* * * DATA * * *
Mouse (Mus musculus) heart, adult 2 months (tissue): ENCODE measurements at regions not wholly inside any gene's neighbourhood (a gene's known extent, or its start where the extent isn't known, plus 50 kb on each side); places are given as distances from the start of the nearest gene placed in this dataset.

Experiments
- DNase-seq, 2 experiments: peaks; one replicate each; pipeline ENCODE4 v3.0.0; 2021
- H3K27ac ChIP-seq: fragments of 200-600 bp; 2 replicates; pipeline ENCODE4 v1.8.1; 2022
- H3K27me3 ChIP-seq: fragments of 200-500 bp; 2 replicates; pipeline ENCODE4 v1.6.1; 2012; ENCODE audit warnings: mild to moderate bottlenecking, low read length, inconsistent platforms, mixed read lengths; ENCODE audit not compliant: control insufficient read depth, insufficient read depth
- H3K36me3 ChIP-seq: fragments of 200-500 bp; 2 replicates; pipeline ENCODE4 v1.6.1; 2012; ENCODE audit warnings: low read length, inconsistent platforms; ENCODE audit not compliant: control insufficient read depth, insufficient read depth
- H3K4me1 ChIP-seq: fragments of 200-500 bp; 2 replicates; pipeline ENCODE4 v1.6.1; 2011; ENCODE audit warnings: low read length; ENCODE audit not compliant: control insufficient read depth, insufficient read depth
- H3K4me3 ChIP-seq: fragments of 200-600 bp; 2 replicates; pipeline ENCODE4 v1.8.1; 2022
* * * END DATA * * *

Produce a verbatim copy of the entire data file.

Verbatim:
Mouse (Mus musculus) heart, adult 2 months (tissue): ENCODE measurements at regions not wholly inside any gene's neighbourhood (a gene's known extent, or its start where the extent isn't known, plus 50 kb on each side); places are given as distances from the start of the nearest gene placed in this dataset.

Experiments
- DNase-seq, 2 experiments: peaks; one replicate each; pipeline ENCODE4 v3.0.0; 2021
- H3K27ac ChIP-seq: fragments of 200-600 bp; 2 replicates; pipeline ENCODE4 v1.8.1; 2022
- H3K27me3 ChIP-seq: fragments of 200-500 bp; 2 replicates; pipeline ENCODE4 v1.6.1; 2012; ENCODE audit warnings: mild to moderate bottlenecking, low read length, inconsistent platforms, mixed read lengths; ENCODE audit not compliant: control insufficient read depth, insufficient read depth
- H3K36me3 ChIP-seq: fragments of 200-500 bp; 2 replicates; pipeline ENCODE4 v1.6.1; 2012; ENCODE audit warnings: low read length, inconsistent platforms; ENCODE audit not compliant: control insufficient read depth, insufficient read depth
- H3K4me1 ChIP-seq: fragments of 200-500 bp; 2 replicates; pipeline ENCODE4 v1.6.1; 2011; ENCODE audit warnings: low read length; ENCODE audit not compliant: control insufficient read depth, insufficient read depth
- H3K4me3 ChIP-seq: fragments of 200-600 bp; 2 replicates; pipeline ENCODE4 v1.8.1; 2022